Over three years after Katie's body was found, twenty seven year old Gabriel Avila was arrested. He was convicted of burglary, resisting arrest and fraudulent refusal to return leased property and sentenced to a term in prison. Due to that, he was required to submit a DNA sample and that sample turned up a partial match to the DNA that was found under Katie's fingernails.
Gabriel's wife told police that she found a diamond ring in Gabriel's truck. The ring was Katie's ring.
Police spoke to Gabriel. He was in prison serving a nine year sentence for aggravated burglary. He broke into the home of two female students. They woke up, saw him and called the police. He was arrested. He denied that he was involved in Katie's murder. But when police showed him the ring and told him about the DNA, he confessed.
According to his version of events, Gabriel saw Katie when she was walking home. He was out driving around in his truck that night as he wanted to buy cocaine. He almost hit her with his truck and he got out of the truck to see if she needed assistance. She told him she was fine and that she lived just a few blocks away. Gabriel said that he got back in his truck and drove away. He said that he stopped down the road to urinate and he saw Katie again so he decided to follow her.
Gabriel saw Katie at the window at her house and he asked her if she needed help. According to Gabriel, Katie told him that she was trying to get inside through the window as she forgot her keys. Gabriel said that he suddenly lost it and grabbed Katie from behind and took her down to the ground. Gabriel pulled Katie's pants down and raped her, both vaginally and anally.
Gabriel then strangled Katie with his hands and stopped when she stopped moving. He believed she would be able to identify him. He drove to the landfill where her body was later found and tried to set her body on fire using a bottle of alcohol that was in his truck. It was a completely random attack. He never saw Katie before that morning.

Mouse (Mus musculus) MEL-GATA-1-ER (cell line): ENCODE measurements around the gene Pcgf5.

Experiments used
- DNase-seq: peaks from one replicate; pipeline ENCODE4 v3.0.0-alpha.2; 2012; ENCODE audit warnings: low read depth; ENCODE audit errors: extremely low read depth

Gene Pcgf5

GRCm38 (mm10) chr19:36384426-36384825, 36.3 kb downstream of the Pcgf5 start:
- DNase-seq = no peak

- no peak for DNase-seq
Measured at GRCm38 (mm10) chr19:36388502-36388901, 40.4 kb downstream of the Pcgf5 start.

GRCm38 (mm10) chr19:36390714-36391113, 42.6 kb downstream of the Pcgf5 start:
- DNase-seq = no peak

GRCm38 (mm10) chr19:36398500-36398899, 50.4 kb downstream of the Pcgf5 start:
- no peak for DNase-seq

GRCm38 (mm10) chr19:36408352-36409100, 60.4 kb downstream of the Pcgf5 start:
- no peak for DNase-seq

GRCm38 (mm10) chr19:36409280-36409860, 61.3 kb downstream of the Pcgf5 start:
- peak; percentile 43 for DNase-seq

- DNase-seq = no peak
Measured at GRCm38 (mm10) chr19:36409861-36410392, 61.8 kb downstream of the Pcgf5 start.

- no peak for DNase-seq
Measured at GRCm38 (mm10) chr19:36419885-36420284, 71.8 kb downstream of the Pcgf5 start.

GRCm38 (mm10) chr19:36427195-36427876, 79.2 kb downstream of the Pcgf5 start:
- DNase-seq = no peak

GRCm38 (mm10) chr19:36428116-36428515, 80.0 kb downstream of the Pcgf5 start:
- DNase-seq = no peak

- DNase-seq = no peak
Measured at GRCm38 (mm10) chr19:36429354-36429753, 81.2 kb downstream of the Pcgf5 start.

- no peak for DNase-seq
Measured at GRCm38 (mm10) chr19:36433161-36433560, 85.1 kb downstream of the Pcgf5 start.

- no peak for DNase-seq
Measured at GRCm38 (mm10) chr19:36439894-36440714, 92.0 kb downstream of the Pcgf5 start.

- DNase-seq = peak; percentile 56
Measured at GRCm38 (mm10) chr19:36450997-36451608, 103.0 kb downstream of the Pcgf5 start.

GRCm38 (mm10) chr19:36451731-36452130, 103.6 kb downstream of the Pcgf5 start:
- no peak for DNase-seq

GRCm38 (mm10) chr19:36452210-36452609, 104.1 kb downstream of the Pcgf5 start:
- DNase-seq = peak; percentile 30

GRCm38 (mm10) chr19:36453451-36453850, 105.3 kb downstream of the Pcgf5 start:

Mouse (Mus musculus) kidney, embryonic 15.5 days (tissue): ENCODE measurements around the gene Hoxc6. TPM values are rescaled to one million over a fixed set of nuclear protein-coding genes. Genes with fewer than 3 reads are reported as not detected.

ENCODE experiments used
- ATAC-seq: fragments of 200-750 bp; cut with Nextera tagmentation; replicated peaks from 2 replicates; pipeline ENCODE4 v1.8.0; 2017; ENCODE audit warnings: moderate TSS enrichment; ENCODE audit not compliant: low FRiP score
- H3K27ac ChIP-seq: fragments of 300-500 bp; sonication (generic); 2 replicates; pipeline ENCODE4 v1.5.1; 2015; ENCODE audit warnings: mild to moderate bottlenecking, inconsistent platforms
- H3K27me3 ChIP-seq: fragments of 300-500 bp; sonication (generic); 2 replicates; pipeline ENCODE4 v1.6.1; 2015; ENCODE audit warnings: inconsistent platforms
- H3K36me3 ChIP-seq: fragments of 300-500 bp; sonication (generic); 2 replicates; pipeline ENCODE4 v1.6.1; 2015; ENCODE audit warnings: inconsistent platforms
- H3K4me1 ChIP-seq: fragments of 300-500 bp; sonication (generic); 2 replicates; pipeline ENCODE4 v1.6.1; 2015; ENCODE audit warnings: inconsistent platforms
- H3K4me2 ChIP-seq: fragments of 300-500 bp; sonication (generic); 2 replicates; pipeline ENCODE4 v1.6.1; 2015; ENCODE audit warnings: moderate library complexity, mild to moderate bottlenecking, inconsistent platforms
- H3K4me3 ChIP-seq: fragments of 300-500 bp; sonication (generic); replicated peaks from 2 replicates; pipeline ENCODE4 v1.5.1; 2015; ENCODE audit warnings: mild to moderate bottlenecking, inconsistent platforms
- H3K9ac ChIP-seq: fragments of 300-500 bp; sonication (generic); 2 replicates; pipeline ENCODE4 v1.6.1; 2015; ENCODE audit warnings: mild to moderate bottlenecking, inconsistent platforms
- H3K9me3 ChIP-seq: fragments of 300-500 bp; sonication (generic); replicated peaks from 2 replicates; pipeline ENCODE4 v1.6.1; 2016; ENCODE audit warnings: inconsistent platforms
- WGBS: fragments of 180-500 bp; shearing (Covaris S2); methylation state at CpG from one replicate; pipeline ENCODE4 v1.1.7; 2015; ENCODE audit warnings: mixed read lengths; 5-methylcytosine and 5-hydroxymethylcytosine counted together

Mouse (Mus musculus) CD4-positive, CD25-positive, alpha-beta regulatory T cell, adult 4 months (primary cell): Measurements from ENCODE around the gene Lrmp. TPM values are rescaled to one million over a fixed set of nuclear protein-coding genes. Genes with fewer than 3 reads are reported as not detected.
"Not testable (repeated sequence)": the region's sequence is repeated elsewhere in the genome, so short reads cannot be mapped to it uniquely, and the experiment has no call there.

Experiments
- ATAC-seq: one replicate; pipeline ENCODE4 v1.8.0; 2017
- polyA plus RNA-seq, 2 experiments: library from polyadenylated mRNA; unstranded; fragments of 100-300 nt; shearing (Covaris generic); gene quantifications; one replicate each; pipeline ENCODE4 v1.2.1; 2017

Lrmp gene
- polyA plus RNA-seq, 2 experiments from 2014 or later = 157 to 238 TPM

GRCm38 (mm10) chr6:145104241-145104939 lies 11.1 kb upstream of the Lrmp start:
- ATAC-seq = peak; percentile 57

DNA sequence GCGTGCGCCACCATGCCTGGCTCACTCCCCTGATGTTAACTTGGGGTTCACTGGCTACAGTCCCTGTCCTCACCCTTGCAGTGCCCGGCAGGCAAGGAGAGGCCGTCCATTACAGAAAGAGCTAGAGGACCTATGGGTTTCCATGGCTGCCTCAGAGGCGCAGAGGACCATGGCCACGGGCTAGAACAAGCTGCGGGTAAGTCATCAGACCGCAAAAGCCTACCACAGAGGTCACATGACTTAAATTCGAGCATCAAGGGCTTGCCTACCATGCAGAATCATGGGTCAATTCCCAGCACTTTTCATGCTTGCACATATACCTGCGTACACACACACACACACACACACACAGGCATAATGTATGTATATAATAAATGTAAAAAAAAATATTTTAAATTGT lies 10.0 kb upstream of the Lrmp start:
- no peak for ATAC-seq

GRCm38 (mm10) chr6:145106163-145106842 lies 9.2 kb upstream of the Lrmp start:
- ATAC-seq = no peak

Gabriel pleaded guilty to multiple felonies and was given a 69 year prison sentence.
Katie's parents pushed hard for Katie's Law. When Katie was murdered, the DNA found under her fingernails was uploaded into the national forensic database, CODIS, and her parents were told that once a week, that evidence would be cross-referenced against the offender database to look for a match.
That gave Katie's family some hope that whoever killed Katie would be caught as they wanted justice for their daughter but they also wanted to ensure that nobody else was attacked in the same manner by the same person. They discovered though that in New Mexico and in nearly every other State, it was illegal to take DNA when someone is arrested. It was only entered into the system if they were convicted and sent to prison. Her parents were incredulous at the manner in which DNA is obtained.
Katie Sepich's parents
Due to that, they wanted Katie's Law which would require anyone arrested on a violent crime to submit a DNA sample. Less than three months after Katie's murder, Gabriel was arrested for aggravated burglary with a deadly weapon and resisting an officer. Had Katie's Law been in effect, police would have taken a DNA sample at that time from Gabriel. It would not have saved Katie but it would have solved her case a lot sooner.
But Katie's parents were aware that while it would not have saved their daughter, there were cases that involved people who could have been saved. Some of the cases involved men who killed several different women and if their DNA had been taken earlier, some of the women would have been saved.
Katie's parents testified in front of different States so that Katie's Law would be signed into Law in different States. Jayann gave powerful statements and described how their lives had changed forever:
"Our Katie was dead. There are no words to describe the agony. No way to express the pain. We fell into a deep, black pit with no way out There was no tomorrow. All joy was gone. Katie's father had to go to the morgue to identify his beloved daughter. He later told me that when they pulled back the sheet and he saw her beautiful face, bruised and contorted in pain, he fell to his knees and asked God to take him too. And I will never forget the hardest moment of my life-leaving my baby at the cemetery on that cloudless September afternoon. Knowing that on this earth I would never again see her smile or hear musical laughter. We had lost our daughter to a monster. And we needed justice."
Katie's Law was signed into law in New Mexico and Katie's Law and/or a version of it was signed into law in 28 States. Through the determination and fight of her parents, Jayann and Dave, they are making Katie's wishes come true. Through Katie's Law, Katie is changing the world. This law has, continues to and will save lives.
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"When someone just disappears for no reason, it's shocking, it's devastating. I just feel like my life stopped that day and I've just been in a tailspin ever since."
- Adam Vaughan, Janine's brother